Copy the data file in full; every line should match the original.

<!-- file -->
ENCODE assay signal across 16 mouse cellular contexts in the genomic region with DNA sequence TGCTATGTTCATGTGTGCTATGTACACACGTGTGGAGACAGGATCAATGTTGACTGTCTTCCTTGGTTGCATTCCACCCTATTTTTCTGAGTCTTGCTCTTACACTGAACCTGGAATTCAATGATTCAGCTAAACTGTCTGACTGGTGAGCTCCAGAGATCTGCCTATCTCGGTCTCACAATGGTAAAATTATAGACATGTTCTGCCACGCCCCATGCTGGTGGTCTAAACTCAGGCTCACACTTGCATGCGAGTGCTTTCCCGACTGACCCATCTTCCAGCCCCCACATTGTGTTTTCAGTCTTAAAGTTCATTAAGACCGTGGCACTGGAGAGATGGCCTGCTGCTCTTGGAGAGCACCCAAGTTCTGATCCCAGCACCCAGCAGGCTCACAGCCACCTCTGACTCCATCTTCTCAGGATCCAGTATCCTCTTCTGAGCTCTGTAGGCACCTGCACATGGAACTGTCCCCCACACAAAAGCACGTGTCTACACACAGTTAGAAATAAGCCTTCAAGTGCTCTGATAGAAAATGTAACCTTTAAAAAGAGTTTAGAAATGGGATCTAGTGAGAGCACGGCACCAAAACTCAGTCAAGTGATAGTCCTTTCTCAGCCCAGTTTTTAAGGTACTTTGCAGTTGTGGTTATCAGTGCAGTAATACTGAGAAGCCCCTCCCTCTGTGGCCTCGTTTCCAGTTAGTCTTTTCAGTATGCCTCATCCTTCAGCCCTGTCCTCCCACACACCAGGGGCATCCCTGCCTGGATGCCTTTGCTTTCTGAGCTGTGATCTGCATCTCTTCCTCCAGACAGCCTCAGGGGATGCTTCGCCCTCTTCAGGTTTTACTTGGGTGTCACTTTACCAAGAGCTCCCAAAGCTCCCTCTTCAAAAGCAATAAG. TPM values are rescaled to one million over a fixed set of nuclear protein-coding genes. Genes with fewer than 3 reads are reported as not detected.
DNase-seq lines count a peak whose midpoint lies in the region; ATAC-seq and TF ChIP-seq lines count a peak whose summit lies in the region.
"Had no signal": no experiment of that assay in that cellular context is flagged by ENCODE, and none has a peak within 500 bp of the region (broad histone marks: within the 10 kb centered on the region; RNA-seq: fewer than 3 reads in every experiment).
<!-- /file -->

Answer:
ENCODE assay signal across 16 mouse cellular contexts in the genomic region with DNA sequence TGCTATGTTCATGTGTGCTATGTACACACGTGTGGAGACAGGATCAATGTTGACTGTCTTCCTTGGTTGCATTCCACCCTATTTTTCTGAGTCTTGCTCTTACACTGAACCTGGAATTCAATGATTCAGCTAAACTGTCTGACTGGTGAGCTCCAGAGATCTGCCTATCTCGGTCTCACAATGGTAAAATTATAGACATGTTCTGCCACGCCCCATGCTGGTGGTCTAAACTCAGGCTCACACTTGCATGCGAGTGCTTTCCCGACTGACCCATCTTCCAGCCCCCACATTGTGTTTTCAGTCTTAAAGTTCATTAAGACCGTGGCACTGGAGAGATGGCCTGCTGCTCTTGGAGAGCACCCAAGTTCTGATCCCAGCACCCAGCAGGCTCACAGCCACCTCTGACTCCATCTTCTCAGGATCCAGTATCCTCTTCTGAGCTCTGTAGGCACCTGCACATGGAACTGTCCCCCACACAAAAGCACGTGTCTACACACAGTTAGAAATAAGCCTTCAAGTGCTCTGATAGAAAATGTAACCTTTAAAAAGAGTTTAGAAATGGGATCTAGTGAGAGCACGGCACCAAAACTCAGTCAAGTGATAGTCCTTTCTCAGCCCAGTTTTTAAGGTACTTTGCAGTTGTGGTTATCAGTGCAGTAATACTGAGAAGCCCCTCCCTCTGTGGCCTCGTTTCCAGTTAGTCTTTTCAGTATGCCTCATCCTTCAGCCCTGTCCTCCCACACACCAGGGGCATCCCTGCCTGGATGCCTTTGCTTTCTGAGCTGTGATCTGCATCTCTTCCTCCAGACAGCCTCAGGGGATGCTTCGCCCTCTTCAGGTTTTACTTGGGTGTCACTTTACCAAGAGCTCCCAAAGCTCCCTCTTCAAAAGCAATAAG. TPM values are rescaled to one million over a fixed set of nuclear protein-coding genes. Genes with fewer than 3 reads are reported as not detected.
DNase-seq lines count a peak whose midpoint lies in the region; ATAC-seq and TF ChIP-seq lines count a peak whose summit lies in the region.
"Had no signal": no experiment of that assay in that cellular context is flagged by ENCODE, and none has a peak within 500 bp of the region (broad histone marks: within the 10 kb centered on the region; RNA-seq: fewer than 3 reads in every experiment).